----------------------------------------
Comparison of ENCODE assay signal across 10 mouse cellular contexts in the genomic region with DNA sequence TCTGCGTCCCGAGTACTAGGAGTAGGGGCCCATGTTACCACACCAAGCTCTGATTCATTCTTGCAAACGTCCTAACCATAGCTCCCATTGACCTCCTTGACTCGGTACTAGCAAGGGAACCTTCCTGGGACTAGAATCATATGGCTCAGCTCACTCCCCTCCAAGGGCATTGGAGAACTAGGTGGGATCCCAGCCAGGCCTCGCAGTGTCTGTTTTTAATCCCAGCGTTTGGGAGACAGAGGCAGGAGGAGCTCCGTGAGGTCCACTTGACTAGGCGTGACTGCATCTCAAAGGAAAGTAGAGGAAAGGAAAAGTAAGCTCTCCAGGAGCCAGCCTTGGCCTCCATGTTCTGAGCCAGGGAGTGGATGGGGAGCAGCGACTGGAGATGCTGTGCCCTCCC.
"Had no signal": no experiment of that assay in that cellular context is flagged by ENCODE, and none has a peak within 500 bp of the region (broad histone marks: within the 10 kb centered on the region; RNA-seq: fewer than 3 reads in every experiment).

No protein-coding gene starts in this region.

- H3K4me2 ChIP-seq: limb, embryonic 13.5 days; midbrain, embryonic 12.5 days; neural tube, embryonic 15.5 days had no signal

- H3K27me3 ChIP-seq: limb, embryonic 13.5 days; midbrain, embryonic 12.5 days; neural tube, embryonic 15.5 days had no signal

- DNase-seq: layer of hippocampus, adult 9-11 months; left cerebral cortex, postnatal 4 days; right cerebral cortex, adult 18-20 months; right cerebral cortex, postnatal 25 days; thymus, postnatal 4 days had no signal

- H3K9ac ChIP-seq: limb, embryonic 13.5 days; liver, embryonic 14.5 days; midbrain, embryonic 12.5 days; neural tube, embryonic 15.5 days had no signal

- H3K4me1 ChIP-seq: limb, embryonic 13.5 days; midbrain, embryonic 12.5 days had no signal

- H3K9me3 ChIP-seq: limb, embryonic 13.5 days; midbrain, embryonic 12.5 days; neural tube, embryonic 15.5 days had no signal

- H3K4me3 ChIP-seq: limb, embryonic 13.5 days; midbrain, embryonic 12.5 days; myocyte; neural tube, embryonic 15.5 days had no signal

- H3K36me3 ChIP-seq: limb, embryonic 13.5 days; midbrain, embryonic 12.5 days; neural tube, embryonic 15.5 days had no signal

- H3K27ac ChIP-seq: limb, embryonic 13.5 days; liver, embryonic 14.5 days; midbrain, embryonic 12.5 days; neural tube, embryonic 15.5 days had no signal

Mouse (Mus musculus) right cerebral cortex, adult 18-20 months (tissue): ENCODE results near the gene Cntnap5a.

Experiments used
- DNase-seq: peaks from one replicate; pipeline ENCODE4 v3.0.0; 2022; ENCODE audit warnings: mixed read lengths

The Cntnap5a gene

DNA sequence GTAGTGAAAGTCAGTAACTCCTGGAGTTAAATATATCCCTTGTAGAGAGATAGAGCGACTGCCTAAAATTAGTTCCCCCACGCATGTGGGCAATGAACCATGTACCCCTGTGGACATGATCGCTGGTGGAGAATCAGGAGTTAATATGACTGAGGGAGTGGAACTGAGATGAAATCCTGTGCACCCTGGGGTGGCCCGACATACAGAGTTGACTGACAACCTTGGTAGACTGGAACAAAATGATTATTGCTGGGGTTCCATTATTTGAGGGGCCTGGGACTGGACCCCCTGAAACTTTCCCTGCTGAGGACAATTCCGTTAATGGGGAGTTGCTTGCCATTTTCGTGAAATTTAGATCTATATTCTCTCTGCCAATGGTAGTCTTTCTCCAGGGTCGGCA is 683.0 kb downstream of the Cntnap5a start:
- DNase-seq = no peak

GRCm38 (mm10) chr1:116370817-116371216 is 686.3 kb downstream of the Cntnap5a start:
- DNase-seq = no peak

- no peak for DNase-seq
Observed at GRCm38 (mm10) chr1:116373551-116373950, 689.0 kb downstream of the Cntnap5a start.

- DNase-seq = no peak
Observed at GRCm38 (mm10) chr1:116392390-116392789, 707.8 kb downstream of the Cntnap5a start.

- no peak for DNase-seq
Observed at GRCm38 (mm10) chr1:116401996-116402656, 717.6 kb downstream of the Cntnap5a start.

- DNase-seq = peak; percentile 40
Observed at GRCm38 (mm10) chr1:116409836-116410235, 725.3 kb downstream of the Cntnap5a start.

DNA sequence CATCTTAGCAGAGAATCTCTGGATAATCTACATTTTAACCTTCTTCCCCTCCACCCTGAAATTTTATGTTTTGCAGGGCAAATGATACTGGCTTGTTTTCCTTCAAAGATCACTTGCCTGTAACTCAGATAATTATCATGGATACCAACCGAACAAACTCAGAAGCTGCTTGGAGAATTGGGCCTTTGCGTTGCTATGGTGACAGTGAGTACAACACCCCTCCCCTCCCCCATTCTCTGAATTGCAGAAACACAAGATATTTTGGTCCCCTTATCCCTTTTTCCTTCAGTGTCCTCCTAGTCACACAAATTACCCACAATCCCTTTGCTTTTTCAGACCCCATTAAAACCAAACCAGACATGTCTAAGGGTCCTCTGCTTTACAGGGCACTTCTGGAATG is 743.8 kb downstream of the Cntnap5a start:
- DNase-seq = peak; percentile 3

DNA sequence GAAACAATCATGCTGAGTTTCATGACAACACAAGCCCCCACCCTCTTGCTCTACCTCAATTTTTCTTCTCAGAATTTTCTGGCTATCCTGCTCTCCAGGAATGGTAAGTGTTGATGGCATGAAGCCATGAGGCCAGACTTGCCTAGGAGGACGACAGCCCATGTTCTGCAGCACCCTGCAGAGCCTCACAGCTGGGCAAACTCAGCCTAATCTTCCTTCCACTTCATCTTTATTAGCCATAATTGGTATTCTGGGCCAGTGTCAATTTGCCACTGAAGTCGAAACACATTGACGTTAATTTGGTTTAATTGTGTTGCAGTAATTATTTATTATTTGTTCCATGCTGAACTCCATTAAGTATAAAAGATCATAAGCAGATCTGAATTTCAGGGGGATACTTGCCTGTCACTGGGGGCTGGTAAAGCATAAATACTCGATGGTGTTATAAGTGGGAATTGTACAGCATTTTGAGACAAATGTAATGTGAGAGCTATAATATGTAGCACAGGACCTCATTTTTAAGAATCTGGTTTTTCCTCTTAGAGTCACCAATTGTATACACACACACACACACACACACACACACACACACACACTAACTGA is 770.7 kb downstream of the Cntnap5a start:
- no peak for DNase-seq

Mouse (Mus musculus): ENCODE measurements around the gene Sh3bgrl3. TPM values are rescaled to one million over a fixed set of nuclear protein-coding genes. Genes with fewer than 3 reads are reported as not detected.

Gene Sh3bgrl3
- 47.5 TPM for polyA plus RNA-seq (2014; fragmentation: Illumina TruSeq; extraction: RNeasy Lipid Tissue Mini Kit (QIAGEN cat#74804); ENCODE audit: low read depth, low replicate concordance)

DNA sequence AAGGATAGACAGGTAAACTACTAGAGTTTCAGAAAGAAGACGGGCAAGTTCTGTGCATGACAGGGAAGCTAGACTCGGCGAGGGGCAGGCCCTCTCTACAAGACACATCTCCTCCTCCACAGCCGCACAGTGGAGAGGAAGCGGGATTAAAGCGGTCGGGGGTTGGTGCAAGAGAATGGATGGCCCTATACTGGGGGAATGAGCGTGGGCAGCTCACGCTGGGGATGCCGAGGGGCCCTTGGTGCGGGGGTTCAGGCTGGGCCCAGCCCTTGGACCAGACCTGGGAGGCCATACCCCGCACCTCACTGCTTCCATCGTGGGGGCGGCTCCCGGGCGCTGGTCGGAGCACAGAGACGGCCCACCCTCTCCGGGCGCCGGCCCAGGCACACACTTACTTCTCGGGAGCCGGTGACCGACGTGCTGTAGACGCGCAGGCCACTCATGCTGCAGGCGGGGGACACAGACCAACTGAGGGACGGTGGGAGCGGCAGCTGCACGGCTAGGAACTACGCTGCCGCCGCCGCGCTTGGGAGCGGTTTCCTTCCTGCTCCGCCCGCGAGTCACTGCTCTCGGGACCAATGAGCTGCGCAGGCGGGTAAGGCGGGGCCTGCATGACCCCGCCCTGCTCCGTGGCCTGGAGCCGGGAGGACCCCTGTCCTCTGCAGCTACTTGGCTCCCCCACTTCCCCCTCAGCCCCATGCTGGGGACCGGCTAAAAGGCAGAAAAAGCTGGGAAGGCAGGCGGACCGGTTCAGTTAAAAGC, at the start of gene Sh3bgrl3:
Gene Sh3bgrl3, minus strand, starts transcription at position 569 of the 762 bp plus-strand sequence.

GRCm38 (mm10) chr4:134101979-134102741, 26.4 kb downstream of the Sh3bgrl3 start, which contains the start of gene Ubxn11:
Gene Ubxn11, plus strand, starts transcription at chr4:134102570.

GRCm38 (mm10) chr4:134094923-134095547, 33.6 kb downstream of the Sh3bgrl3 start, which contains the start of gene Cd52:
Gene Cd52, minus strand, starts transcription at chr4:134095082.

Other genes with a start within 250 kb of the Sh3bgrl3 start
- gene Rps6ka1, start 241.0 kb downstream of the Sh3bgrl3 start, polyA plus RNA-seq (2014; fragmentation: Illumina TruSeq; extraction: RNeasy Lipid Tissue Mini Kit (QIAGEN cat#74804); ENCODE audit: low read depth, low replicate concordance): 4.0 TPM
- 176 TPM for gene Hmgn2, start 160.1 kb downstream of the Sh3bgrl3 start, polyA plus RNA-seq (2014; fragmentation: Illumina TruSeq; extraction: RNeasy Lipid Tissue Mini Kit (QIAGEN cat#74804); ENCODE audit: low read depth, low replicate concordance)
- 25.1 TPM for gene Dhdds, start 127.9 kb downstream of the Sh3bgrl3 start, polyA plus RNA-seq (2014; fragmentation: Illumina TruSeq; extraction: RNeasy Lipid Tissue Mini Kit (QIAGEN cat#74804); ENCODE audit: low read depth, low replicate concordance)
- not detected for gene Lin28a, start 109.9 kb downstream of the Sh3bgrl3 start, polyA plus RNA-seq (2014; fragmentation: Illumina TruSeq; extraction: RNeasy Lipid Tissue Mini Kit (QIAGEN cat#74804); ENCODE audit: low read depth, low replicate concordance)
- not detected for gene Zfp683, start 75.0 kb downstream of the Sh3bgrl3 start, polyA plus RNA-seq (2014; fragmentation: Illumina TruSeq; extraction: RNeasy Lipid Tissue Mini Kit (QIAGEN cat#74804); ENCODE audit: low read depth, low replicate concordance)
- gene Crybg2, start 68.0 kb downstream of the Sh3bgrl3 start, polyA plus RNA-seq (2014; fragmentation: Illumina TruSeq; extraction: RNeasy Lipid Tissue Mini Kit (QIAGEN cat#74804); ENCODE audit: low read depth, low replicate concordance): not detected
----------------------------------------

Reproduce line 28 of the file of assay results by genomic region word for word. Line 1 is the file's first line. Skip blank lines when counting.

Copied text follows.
Observed at GRCm38 (mm10) chr1:116409836-116410235, 725.3 kb downstream of the Cntnap5a start.